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Thursday, August 19, 2010

Kill Points vs Victory Points & alternative tournament winning conditions

This post is inspired by the below e-mail from Foh. Whilst there are other e-mails before this which need to be answered I thought I'd post this now because of the recent discussion about such concepts in relation to the recent completion of the NOVA Open. Don't worry, your e-mails will be answered shortly! The email is below in italics with my thoughts below.

“hi there!

i have been lurking YTTH and 3++ for some time now and learned a lot. a big thx to everyone that puts effort into educating the 40k community! :)

when i read about the nova open at dakka (the dash vs stelek match caught my interest) i discovered a discussion about KP vs VP. i can understand both sides of the argument. i looked up YTTH for that matter and found that stellie is not a fan of KP. he had some good arguments. another thing is there are often additional objectives in tournaments like "hold" tablequarters", "kill troops", whatever...i am more of a core rule purist... i prefer to stick to the missions in the rulebook for competetive play because they are the official ones. no question: the more different stuff to play in fun games the better! but when it comes to hard-fought fights for the win i'd prefer simple well known missions, the ones in the core rules. they may not be optimal but they are known to everyone and everyone played them before.

my question is what's the 3++crew's opinion on this matter? should TOs create their own missions to try to improve the game or change it a bit to their own likes? is it just another point to prove that you are good at 40k when you can adjust your army and strategy to new missions? does such a changing mission environment water down the comparability of events and put players at a disadvantage that cannot affort to adjust their army often to best fit the environment they will play in next?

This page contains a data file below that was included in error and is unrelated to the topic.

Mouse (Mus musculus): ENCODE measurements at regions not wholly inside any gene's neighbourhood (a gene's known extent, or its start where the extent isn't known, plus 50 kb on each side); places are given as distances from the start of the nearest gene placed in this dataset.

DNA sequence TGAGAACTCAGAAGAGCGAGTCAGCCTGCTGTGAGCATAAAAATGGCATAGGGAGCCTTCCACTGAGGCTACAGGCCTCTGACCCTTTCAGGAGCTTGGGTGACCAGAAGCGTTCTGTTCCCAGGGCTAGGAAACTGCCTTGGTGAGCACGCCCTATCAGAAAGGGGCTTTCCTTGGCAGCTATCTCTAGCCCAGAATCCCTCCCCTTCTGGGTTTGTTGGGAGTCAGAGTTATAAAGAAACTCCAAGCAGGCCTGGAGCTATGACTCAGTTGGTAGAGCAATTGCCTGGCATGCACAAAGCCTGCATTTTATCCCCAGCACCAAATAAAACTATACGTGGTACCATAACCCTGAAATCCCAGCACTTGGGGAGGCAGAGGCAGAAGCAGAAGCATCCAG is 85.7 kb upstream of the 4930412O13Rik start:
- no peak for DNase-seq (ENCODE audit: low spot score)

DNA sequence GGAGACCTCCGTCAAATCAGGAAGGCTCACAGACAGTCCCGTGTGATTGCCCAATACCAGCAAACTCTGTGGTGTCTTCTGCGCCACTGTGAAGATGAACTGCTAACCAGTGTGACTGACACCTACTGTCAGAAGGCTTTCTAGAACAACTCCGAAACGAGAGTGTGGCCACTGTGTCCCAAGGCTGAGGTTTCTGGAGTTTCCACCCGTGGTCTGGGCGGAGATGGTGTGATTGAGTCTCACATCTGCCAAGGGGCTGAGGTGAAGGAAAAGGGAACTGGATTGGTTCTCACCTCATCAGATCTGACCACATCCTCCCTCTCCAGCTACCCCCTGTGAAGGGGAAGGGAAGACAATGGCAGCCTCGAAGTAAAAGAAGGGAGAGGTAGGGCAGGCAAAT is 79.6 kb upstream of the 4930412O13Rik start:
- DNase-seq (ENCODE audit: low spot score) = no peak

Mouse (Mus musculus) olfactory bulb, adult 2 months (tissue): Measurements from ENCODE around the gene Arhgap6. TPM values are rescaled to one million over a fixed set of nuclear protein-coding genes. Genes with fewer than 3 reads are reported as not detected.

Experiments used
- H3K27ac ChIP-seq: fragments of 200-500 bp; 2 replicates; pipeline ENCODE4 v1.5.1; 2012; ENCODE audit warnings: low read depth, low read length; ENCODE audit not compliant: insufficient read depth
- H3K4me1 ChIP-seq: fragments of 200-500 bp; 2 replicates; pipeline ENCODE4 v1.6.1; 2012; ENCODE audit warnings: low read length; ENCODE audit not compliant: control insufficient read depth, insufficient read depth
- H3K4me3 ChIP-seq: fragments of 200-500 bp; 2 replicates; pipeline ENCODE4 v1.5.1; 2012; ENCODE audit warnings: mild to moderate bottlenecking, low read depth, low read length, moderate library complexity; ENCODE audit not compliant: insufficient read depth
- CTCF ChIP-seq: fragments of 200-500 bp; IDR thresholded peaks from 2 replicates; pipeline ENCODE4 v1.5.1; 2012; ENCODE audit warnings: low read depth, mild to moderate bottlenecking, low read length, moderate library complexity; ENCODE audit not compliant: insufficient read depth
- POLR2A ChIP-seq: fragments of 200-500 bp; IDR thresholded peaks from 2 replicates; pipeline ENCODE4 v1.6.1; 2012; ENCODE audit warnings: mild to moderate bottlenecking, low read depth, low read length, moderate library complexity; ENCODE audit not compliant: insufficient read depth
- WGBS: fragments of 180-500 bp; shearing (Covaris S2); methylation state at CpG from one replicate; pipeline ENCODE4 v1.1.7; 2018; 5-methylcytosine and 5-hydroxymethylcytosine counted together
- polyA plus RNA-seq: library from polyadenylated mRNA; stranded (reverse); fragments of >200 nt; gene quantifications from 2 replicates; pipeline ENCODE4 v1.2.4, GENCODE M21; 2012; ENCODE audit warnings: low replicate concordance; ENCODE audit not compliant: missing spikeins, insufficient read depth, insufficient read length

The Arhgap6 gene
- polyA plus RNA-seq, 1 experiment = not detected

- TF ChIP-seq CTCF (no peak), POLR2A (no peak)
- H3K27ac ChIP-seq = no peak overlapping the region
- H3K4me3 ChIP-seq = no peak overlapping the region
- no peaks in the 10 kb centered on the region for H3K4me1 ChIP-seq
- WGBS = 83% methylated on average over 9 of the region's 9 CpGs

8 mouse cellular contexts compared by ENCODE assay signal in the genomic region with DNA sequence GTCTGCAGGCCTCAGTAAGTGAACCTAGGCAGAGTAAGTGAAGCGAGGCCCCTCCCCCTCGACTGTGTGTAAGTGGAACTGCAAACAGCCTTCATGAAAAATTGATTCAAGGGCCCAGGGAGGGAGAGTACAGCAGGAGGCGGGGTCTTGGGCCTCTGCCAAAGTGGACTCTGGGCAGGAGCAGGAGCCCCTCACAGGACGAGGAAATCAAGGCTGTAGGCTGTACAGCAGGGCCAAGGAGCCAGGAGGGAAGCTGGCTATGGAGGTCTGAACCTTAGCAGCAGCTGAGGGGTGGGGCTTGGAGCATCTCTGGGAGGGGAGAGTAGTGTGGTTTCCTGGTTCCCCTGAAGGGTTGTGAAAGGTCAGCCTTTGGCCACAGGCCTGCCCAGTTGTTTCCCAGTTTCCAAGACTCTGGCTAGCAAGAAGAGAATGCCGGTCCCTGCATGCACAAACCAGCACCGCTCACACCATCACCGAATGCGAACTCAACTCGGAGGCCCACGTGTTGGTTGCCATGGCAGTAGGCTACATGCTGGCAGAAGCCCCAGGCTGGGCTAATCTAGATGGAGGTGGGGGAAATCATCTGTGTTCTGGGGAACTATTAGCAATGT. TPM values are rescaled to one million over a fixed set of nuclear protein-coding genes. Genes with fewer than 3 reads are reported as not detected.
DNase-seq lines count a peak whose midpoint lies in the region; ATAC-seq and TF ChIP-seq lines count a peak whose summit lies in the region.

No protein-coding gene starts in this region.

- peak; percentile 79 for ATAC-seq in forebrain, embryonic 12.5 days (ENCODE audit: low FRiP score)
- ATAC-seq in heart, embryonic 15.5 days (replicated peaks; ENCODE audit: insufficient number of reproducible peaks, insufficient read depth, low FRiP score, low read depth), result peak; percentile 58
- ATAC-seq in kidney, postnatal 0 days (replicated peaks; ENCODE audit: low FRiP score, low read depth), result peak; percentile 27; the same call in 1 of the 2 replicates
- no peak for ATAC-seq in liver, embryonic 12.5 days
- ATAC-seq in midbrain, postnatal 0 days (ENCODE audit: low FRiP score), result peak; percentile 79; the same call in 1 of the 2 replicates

greetings from germany,

Hey foh, lurk less and post more! I skimmed the Dakka post and I recall Stelek’s post from last year. I’ll give you my thoughts first and then we’ll open up the discussion for everyone else. I firstly agree with you and some of the posters on Dakka that stripping things like KP or making odd missions is not 40k. This is the exact same reasoning for why comp is bad, especially since GW has put out a very balanced system of late with 5th edition + new books. However, in regards directly to the NOVA Open, Mike’s missions were play-tested extensively. I think the organisers racked up over 1000 test games and from the success of NOVA, I’m going to say they balanced this well and kudos to them. The biggest problem with making your own missions is this kind of effort is rare and so the missions are often not balanced or don’t focus on 5th edition concepts. Mike’s missions were tested, were balanced from what I can see and did highlight 5th edition elements of mobility, Troops, objectives, midfield, etc. Mike’s missions weren’t overly complex either. I’m not too familiar with them but looking at the missions from some of the BoLS tournaments and the recent Lords of Terra, some of the missions are overly complex and/or introduce new factors into the game (I.e. secret orders). Tournament missions aren’t there to trick you or surprise you or test your adaptability, that’s your opponent’s job. Tournament missions are to separate winners and losers whilst hopefully adding a bit of balanced spice to the game.